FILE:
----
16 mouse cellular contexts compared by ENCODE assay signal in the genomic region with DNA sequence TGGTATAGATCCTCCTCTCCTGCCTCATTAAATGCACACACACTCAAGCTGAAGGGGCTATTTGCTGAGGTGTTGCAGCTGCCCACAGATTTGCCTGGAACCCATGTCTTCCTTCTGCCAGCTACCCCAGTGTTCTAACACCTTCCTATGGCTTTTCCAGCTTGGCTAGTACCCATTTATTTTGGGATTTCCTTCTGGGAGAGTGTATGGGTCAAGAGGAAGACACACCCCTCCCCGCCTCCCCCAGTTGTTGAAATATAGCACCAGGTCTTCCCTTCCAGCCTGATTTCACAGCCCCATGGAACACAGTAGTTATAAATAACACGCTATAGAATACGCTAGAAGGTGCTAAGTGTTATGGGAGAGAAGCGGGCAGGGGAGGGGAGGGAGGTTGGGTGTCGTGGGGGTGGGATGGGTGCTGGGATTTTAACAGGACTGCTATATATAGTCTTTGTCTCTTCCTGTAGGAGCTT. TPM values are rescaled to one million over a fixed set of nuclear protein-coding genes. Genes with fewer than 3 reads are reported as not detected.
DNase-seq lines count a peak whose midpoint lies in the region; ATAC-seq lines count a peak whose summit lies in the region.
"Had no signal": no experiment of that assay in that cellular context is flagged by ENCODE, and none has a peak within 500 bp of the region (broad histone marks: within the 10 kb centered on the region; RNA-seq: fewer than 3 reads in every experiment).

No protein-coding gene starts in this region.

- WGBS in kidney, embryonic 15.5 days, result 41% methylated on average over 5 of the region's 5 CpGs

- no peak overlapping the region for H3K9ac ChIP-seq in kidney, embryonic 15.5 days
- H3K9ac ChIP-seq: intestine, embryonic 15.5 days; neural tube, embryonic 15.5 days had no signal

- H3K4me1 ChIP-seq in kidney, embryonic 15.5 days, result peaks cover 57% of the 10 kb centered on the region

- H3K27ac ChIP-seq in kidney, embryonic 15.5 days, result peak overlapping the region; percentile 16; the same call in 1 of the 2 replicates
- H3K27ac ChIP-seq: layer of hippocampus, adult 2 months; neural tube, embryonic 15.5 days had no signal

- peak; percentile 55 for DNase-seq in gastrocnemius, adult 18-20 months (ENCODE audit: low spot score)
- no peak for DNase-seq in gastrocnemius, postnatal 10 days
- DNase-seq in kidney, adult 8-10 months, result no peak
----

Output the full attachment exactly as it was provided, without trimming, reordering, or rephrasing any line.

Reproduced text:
16 mouse cellular contexts compared by ENCODE assay signal in the genomic region with DNA sequence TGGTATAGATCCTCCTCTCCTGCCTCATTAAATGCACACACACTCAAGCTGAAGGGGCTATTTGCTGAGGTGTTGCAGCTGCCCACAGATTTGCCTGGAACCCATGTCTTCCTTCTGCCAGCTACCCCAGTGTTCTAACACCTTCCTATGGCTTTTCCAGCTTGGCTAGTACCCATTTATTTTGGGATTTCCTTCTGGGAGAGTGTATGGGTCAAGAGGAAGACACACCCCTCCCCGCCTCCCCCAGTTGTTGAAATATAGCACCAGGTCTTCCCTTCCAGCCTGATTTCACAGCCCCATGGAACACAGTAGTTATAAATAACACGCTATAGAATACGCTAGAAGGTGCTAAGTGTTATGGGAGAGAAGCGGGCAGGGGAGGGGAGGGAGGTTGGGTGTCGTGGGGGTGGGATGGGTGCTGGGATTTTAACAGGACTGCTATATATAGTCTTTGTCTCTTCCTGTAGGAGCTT. TPM values are rescaled to one million over a fixed set of nuclear protein-coding genes. Genes with fewer than 3 reads are reported as not detected.
DNase-seq lines count a peak whose midpoint lies in the region; ATAC-seq lines count a peak whose summit lies in the region.
"Had no signal": no experiment of that assay in that cellular context is flagged by ENCODE, and none has a peak within 500 bp of the region (broad histone marks: within the 10 kb centered on the region; RNA-seq: fewer than 3 reads in every experiment).

No protein-coding gene starts in this region.

- WGBS in kidney, embryonic 15.5 days, result 41% methylated on average over 5 of the region's 5 CpGs

- no peak overlapping the region for H3K9ac ChIP-seq in kidney, embryonic 15.5 days
- H3K9ac ChIP-seq: intestine, embryonic 15.5 days; neural tube, embryonic 15.5 days had no signal

- H3K4me1 ChIP-seq in kidney, embryonic 15.5 days, result peaks cover 57% of the 10 kb centered on the region

- H3K27ac ChIP-seq in kidney, embryonic 15.5 days, result peak overlapping the region; percentile 16; the same call in 1 of the 2 replicates
- H3K27ac ChIP-seq: layer of hippocampus, adult 2 months; neural tube, embryonic 15.5 days had no signal

- peak; percentile 55 for DNase-seq in gastrocnemius, adult 18-20 months (ENCODE audit: low spot score)
- no peak for DNase-seq in gastrocnemius, postnatal 10 days
- DNase-seq in kidney, adult 8-10 months, result no peak